Collett taper buffers start appearing on 42xx locos in the mid-1930s and there are several photos showing these dated 1936–8. The Collett parallel buffers also start to appear regularly on 42xx locos in the mid-1930s, although 4297 had them by May 1929. Most 42xx and 5205 engines appear to have acquired the parallel buffers by the early post-war years. The Collett parallel type of buffer spread throughout these and the 72xx classes during the 1940s.
Concerning the routing of the water feed to the topfeeds, most photos of 42xxs where the pipes are visible show them curving back along the tank top. This includes photos in BR days. It seems unlikely they were altered.
Some locos initially fitted with tall safety valves bonnets, i.e. up to 5274, acquired short safety valve bonnets at various times. Many tall bonnets survived into BR days.
A mushroom vent appears to have been fitted at the rear of the bunker tank on early builds just to the off-side of centre, on later builds the tank vent was an inverted 'U' behind cab on the off side. Photographs exist of mushroom vents on 4253 in July 1950 and 5202 July 1938 and of the 'U' type on 5289 in the early 1930s (1934?) whilst in store prior to rebuilding.
Vacuum pipes on the rear buffer beam were sometimes to the left of the coupling hook and sometimes to the right.
Great Western power classification and route restriction: E, Red.
BR power class 4200–5204 7F; 5205–5264 8F (presumably although not stated this would also apply to those re-cylindered!)
These were not new builds, all being rebuilt from 2-8-0Ts many of which due to the Depression, were in store.
Although not outshopped until after the shirtbutton monogram had been introduced c June 1934, it seems almost certain that at least the first two batches of 72xx were painted only over the new work (smokebox and bunker), so the GREAT WESTERN on the tanks was retained – note the shiny smokebox and bunker but dull boiler and tanks on 7229.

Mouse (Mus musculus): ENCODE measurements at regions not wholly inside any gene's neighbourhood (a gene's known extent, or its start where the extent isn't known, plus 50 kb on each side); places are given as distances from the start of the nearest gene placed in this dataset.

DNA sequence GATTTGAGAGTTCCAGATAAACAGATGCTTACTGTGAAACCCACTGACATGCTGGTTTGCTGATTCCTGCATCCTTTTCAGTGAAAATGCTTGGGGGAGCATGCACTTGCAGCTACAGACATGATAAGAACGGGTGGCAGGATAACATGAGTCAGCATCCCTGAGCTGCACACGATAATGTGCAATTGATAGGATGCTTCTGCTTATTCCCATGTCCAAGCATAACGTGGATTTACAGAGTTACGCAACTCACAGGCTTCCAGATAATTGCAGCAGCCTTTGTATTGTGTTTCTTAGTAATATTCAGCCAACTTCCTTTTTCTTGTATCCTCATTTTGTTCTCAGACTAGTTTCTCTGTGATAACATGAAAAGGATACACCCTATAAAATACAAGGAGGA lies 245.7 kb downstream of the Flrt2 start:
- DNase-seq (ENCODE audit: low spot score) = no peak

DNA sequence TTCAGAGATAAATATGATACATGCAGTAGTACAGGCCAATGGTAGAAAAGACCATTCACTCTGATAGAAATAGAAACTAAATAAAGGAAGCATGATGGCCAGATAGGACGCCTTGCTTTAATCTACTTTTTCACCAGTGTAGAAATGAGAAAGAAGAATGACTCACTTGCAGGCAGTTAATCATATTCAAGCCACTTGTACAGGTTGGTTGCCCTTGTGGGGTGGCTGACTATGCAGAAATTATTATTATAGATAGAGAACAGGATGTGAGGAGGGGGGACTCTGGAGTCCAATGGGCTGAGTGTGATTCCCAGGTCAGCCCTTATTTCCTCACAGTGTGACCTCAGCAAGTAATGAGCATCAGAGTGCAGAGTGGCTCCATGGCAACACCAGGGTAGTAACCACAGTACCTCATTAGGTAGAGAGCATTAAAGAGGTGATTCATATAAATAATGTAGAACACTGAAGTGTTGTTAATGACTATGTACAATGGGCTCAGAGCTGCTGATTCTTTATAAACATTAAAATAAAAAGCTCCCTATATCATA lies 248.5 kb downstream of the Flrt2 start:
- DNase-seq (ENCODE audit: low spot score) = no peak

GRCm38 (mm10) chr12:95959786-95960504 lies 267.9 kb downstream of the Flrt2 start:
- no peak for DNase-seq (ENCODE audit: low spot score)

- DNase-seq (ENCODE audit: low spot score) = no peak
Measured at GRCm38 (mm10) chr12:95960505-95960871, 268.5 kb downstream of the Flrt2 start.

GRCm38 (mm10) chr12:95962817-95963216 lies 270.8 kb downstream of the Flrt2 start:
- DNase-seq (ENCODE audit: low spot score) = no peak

7221 and 28 received new cylinders and were given the curved style front ends in the 1950s. The recess to bunker fitted later to at least 7200, 1, 10, 22, 31 and 39.
The situation regarding bunker fenders on 72xx locos – certainly in the first group of original rebuilds – seems to have varied very much from loco to loco and is best checked, if at all possible, by reference to dated photos as some seem to have lasted quite late without fenders and were probably withdrawn without them. See for example, 7202 when new, and 7204 and 7234 in 1960.
In the mid-1950s, several engines in the first group 7200–19 gained the same pattern bunker as the third group 7240–53, i.e. the straight line of rivets. The engines involved can only be ascertained from photos.
There are also photos of 72xx with tall bonnets, e.g. RCTS figs J66 (7215 BR early crest) and J68 (7249 in shirtbutton livery), and Russell vol 2 fig 469 (7240 in 1947). Bonnet types were a particularly changeable feature needing dated photos to be sure.
Great Western power classification and route restriction: E, Red. BR power class 8F.
The standard GW scheme of Middle Chrome Green, fully lined out (and garter crest) prior to 1916, thereafter unlined green, and, where applied, black as a wartime measure from 1943 to 1945. There is no record of any of the 42xxs receiving the 1917 khaki.
GREAT WESTERN on the tank sides until 1934, then the Monogram followed from 1934 (but see notes on the rebuilt 72xx above), and then by G W R in 1943. There is photographic evidence that 4201, 4211, 5252 and 7200 received the non-standard sans-serif Grotesque font of hand-painted lettering in the mid-late 1940s, presumably following overhaul at Caerphilly.
British Railways – overall black.
GWR 8-Coupled Tank Engines, RMweb;